Award-winning playwright John O’Donovan tells David Hennessy about his new play Flights being inspired by burying too many friends at young ages, as well as its powerful themes of unfulfilled potential and the effects of austerity.
“Over half a dozen of my peers have died over the years,” playwright John O’Donovan explains some of the inspiration for his new play Flights which is about to come to London after playing at glór in his home county of Clare and the Project Arts Centre, Dublin.
“Even before we finished school, there were three or four lads who had died and you get strangely used to burying people your own age.
“I was writing the first draft of what this play would become- It was just a funny play at the time, I was wondering if there was something in it- when I got news a friend of mine had passed away at home.
“Three of us were living in London at the time who would have known him and we got together as soon as we could. We weren’t going to be able to get to the funeral so we just needed to see each other to see we were all alright.
“I was aware a couple of us hadn’t seen each other for a while and it was a strange thing to bring us together and it struck me that night not only this ‘here we go again, another one of the lads is dead…’ but also, ‘Why are we away? Why aren’t we able to go home?’
Flights tells the story of three friends in their thirties, Barry, Pa and Cusack, who gather to mark the anniversary of their friend Liam who was killed in a road accident when they were seventeen.
They have done it every year since he passed with other friends but this time, they slowly realise no one will be coming to join them and that they must drink to their uncertain futures, their dwindling youth and the ghost that has held them together.
The play is John’s tribute to friends who have died and also those who have gathered in their wake. It may not sound like a funny subject but it is described as a haunting but also darkly comic tale about bereavement, brotherhood and breaking away from your past.
John told The Irish World: “I think you get three friends in a room who have known each other for years and there is going to be jokes. I think we’re funny people through serious times. The play is serious but the lads are funny.”
John was writing Flights on and off for five years. Is this because it was such a personal project and so he did not want to rush it? “It was more pragmatic than that. It can be very hard to get a play into production. I had a couple of near misses with it, it was nearly ready to go and then the production didn’t happen.
“You just have to keep going, audiences change and times change. I knew that I wanted the characters to be the same age as me. I wanted it to be about my generation. When I started writing them, they were in their late twenties. They’re 34 now. There’s a big difference between 34 and 29. You might still have hope at 29. You are where you are in your mid 30s, do you know what I mean?”
John goes on to explain what he means: “You don’t see too many people taking chances at 35 but you still see it in your late twenties. It’s a blessing in disguise that the play didn’t get away initially because I was able to revisit it and make it a much stronger play now than it ever was.”
The play’s sense of unfulfilled potential is palpable. Although the characters’ potential was once, like Liam’s, infinite, they are now facing up to being where they are. In Pa’s case, that is unemployed and homeless while Barry is stuck in a dead-end job.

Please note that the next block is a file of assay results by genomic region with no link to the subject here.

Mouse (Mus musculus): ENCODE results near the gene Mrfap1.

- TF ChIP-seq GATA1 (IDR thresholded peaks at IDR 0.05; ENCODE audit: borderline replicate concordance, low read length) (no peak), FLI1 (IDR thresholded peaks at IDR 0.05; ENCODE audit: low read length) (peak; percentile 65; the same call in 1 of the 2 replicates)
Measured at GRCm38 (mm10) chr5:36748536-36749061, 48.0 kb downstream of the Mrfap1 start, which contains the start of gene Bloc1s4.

“I always knew that their friend had died when he was 17 but now that they’re 34, that means he’s dead as long as he was alive. I think that’s a crucial point, that moment when they are gone longer than they were here.”
The play also highlights the effects of austerity on those left behind when so many were leaving rural Ireland to try their luck elsewhere.
John believes these themes will transfer easily to London: “I think England is the same as Ireland in a lot of ways in the way it was affected by austerity. I know for a fact thousands and thousands of people were affected by austerity in Britain. Disabled people, people with mental health issues: All those services being cut.
“I would expect them (London audiences) to recognise what ten years of austerity does to a generation, a generation that can’t afford to live in their own country but also feel like their potential was taken from them by politics out of their control. That’s as true in London as it is in Ireland.”
Based in London for ten years now, John has been pleased with the response to the play in Ireland: “It seems to be going really well. We’ve had good crowds. We opened in Ennis where it’s set and where I’m basically from (John is from nearby Clarecastle) and we had a great reception. The good will seems to be translating to the Dublin crowd as well. We had great laughter and a very moving response last night. It feels good.
“I can’t take credit for how good the production is because it’s the director and the team that have done it. I’m delighted with the actors, I’m delighted with the sound, set design, lighting. It’s just incredible.
“The three boys that are acting in it are excellent. Colin Campbell, Rhys Dunlop and Conor Madden who all very different, very different type of actors. They’re working together very very well.”
Conor Madden, the actor that plays new parent Cusack, is actually from Clare also: “It’s the first time I’m getting to hear my work done in the local accent which is great. It sounds so natural, you would think he was coming up with it on the spot rather than having learnt it. He’s just so natural.”
Flights is at Omnibus Theatre 11- 29 February. omnibus-clapham.org/.